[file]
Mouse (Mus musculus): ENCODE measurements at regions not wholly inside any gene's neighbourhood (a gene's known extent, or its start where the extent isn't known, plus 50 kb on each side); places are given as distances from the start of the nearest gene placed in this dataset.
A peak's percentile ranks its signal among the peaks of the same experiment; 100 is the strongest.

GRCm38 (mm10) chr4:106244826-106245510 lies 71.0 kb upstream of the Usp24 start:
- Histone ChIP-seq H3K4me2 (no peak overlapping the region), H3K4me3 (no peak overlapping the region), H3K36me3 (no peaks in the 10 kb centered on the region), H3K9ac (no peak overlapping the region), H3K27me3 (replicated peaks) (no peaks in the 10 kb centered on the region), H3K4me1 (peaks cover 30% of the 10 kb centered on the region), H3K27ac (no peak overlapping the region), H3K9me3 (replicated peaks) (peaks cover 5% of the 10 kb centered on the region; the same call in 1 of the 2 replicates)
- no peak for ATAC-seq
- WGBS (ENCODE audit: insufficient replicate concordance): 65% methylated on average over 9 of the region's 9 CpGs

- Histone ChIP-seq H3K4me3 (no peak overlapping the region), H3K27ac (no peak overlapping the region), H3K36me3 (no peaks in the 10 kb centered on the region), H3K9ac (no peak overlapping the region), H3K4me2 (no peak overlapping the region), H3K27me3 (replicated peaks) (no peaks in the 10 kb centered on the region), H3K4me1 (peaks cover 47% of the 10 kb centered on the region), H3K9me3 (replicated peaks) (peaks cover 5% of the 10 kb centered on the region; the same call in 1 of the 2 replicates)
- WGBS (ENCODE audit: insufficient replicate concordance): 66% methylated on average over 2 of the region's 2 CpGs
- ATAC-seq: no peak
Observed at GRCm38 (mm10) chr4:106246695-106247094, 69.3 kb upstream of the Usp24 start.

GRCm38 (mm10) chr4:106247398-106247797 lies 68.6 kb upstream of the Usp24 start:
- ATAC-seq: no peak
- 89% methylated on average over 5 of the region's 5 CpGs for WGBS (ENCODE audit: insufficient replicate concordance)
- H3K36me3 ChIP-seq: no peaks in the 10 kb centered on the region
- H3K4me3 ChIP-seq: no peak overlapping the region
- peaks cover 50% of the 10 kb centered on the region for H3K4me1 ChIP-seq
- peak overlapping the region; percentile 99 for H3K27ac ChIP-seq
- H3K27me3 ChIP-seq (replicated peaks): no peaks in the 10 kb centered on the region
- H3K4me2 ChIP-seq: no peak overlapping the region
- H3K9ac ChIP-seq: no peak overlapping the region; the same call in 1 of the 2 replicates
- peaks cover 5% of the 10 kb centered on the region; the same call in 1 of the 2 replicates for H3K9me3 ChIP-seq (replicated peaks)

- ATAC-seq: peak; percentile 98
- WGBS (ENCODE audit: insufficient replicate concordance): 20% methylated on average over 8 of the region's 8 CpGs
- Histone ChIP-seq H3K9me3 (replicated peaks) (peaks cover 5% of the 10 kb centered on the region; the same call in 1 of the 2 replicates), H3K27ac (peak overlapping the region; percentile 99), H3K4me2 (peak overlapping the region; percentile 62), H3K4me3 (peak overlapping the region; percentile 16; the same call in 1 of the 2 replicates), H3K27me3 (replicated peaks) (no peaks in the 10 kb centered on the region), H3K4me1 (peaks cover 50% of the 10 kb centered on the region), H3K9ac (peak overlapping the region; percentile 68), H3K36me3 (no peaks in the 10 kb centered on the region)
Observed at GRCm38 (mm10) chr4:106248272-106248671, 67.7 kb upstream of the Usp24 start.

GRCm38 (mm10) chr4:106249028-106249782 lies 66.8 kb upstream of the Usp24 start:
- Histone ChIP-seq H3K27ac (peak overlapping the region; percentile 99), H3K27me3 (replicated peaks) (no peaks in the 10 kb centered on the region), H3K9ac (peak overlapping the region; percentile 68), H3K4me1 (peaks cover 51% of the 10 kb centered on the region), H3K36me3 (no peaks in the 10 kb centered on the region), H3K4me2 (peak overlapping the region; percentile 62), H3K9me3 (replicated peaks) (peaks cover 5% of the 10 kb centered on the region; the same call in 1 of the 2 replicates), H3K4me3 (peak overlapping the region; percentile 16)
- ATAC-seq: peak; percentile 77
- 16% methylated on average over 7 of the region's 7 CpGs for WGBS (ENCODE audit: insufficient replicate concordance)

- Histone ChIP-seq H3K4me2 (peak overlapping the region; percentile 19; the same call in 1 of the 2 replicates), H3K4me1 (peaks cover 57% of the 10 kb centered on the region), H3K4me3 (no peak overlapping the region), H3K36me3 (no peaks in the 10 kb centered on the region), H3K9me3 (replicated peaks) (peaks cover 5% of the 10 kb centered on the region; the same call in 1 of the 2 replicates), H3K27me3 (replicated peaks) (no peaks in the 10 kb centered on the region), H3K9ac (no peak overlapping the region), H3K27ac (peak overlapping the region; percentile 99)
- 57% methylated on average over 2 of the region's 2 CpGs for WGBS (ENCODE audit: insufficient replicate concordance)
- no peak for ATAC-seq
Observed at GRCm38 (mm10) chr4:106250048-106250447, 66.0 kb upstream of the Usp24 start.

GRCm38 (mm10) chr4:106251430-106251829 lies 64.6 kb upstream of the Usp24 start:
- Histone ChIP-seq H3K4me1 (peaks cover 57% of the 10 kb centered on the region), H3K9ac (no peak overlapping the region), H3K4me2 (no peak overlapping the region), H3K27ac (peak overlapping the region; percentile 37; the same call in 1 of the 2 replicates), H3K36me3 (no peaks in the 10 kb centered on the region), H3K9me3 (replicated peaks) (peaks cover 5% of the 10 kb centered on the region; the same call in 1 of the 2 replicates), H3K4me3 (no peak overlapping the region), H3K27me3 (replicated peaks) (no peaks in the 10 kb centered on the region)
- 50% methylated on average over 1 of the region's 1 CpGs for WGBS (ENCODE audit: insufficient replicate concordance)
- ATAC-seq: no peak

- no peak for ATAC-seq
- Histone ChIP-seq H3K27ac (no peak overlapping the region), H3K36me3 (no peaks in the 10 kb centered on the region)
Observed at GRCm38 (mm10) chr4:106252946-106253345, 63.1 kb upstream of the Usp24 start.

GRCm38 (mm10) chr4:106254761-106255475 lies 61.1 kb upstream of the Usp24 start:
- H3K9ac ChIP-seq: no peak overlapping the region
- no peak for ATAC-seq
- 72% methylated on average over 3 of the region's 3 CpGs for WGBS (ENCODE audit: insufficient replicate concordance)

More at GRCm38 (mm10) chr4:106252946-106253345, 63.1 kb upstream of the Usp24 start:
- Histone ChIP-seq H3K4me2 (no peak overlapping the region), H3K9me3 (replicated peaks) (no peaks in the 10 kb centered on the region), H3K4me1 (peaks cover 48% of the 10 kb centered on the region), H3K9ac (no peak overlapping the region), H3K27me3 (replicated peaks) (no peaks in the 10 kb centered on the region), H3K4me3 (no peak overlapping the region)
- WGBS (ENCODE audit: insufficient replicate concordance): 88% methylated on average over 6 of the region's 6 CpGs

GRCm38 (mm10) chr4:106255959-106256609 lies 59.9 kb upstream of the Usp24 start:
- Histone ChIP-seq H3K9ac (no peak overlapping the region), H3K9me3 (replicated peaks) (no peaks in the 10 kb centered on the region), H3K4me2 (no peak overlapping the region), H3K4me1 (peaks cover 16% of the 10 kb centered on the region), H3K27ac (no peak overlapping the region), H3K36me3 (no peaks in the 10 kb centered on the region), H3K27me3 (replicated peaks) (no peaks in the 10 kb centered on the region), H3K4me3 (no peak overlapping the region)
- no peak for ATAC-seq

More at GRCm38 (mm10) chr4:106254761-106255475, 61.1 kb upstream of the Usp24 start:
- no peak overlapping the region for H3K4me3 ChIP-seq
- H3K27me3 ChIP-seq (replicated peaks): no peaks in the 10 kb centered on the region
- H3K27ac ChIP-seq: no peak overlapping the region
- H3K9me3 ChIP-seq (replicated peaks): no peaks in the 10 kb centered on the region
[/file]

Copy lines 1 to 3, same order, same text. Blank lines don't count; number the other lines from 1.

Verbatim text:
Mouse (Mus musculus): ENCODE measurements at regions not wholly inside any gene's neighbourhood (a gene's known extent, or its start where the extent isn't known, plus 50 kb on each side); places are given as distances from the start of the nearest gene placed in this dataset.
A peak's percentile ranks its signal among the peaks of the same experiment; 100 is the strongest.

GRCm38 (mm10) chr4:106244826-106245510 lies 71.0 kb upstream of the Usp24 start: